A picture is worth a thousand words. Even though the phrase sounds cliché, it surely has some weight when it comes to book cover designs – or more specifically, a children’s book. If we are being honest, most kids are not really that much into books. After all, why would they invest their teeny tiny brains in reading when they can literally have fun all the time?
So, if you want your children’s book to be a hit, you want a cover that appeals to their young minds. The secret lies in the design. At first glance, children’s book covers may look pretty basic, but believe us, they consume more time and effort than any other genre.
This guide will walk you through the elements of an impressive children’s book design. You will also get some expert-backed tips in the end, so stick around, it’s going to be worth it!
Understanding The Purpose Of A Children’s Book Cover
We’ll just lay it out precisely: there’s no point in designing a book cover if you don’t know what exactly is it supposed to achieve. After all, it’s not only a work of art – it has to convey several things straight away!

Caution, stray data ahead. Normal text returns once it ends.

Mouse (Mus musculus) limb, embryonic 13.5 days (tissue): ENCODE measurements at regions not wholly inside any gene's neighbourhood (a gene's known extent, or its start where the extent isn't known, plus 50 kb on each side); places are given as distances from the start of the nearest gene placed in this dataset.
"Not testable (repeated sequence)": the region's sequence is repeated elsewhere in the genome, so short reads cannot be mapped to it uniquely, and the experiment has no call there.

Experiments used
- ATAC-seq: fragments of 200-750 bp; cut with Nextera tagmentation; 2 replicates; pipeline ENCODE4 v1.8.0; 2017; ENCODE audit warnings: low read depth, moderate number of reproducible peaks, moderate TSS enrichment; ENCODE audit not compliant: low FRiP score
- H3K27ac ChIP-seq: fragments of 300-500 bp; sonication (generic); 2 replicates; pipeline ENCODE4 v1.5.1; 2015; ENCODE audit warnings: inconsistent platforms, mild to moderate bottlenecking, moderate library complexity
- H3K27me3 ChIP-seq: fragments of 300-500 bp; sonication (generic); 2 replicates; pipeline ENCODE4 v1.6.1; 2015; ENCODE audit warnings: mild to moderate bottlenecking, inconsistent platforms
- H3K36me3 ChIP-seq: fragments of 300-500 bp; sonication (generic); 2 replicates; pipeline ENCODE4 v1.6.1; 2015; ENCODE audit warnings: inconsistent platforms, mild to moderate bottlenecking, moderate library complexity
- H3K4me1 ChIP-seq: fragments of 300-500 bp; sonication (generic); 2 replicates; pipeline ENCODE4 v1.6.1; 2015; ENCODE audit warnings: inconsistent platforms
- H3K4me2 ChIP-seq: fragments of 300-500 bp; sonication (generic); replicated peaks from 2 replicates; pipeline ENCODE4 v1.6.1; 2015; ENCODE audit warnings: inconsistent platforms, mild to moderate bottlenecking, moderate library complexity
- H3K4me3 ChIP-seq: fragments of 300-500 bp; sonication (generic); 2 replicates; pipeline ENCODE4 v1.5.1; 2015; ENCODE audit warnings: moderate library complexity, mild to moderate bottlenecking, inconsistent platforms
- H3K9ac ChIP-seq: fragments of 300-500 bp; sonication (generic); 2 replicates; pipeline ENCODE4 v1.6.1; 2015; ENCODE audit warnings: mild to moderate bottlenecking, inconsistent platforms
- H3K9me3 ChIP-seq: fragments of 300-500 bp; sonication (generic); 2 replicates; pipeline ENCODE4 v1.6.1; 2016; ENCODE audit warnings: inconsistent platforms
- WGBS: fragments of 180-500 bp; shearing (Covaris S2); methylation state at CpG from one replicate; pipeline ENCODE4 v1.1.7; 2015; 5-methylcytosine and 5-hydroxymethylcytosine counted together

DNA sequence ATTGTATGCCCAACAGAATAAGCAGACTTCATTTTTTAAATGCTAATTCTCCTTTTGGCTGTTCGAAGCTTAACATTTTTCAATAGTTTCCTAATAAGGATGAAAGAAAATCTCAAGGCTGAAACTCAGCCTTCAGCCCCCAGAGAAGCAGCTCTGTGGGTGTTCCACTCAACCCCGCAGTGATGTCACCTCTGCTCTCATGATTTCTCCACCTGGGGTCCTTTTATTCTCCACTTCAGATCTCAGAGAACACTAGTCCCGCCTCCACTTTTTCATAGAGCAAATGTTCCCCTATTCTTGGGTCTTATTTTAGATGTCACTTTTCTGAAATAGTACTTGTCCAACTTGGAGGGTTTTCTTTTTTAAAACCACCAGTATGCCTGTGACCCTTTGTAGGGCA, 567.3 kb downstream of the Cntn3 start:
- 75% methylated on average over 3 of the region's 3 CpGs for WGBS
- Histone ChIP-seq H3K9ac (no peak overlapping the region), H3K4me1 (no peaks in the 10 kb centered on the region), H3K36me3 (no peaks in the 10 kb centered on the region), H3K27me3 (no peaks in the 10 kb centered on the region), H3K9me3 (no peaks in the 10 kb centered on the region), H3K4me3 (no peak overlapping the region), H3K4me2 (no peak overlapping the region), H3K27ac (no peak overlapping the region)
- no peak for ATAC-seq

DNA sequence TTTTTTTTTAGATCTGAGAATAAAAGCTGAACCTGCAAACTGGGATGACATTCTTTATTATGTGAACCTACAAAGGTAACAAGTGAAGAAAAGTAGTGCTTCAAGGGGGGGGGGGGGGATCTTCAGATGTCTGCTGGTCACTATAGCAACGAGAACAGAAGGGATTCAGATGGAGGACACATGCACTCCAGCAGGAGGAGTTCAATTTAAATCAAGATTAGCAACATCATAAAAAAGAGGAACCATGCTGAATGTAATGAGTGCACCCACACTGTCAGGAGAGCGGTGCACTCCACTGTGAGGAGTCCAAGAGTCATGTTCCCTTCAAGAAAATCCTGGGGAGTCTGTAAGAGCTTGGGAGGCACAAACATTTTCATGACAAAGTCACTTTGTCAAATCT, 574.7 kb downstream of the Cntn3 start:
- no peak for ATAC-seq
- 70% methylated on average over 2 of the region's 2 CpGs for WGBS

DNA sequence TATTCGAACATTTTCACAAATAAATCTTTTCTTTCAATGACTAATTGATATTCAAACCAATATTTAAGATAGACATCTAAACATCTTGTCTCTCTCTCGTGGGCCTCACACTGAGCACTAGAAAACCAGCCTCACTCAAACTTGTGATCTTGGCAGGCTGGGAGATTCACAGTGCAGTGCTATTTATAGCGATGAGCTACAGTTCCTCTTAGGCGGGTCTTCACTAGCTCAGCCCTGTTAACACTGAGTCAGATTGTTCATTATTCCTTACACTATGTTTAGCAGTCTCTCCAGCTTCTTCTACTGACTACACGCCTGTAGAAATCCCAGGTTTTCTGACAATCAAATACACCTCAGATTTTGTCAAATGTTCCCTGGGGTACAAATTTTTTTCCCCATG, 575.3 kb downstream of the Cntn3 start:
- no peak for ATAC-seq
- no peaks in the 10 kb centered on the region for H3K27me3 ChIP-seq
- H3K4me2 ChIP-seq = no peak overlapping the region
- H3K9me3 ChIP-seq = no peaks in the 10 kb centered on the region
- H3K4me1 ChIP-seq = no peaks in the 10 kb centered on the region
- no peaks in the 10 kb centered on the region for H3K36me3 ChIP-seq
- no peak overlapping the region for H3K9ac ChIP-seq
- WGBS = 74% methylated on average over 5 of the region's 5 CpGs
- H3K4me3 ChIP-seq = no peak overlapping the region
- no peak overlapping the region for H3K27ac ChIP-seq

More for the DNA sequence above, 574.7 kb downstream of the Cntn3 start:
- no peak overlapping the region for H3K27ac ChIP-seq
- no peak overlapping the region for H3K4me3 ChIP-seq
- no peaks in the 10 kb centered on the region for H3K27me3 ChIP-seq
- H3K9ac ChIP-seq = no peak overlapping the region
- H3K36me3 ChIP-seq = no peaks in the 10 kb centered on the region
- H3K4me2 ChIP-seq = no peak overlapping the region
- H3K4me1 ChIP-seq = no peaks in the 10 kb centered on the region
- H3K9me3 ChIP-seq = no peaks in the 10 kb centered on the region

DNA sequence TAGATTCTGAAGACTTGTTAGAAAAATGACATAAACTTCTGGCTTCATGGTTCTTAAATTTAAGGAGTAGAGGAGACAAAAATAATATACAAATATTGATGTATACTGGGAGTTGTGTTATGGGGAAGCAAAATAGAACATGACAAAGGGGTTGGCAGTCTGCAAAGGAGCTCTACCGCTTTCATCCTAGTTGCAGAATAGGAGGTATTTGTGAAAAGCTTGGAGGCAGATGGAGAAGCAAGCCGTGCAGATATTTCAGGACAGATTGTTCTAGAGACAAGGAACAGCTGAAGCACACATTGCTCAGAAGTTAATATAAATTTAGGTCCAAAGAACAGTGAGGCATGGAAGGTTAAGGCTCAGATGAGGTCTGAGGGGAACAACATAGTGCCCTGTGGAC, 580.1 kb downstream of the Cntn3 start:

And we say “straight away” because you have to capture a potential buyer’s attention in the blink of an eye. Failed to grab the eyeballs at first glance, and you are too late. So, here’s what you want to deliver in this split second:
- The main theme of the book
- The intended age group for the book
It’s like catching smoke, isn’t it? Now you can probably understand why experts in Book Cover Designs UK are rolling in money. It’s not an easy job, they deserve it!
Essential Elements Of An Impressive Children’s Book Cover Design
- Strategic Choice Of Color
We’ll not be discussing color psychology right now, it’s an in-depth subject, so let’s just leave it for another day. But, here’s the thing: you need to carefully choose the color theme when it comes to children’s book covers.
Speaking of colors, here’s a fun fact: kids are less likely to choose green book covers. Now, this isn’t to discourage you from using green, but it’s better to let the mood and subject of the book rule the decision. Generally, bright-colored book covers are more attractive than mute ones.
- A Tinge Of Magic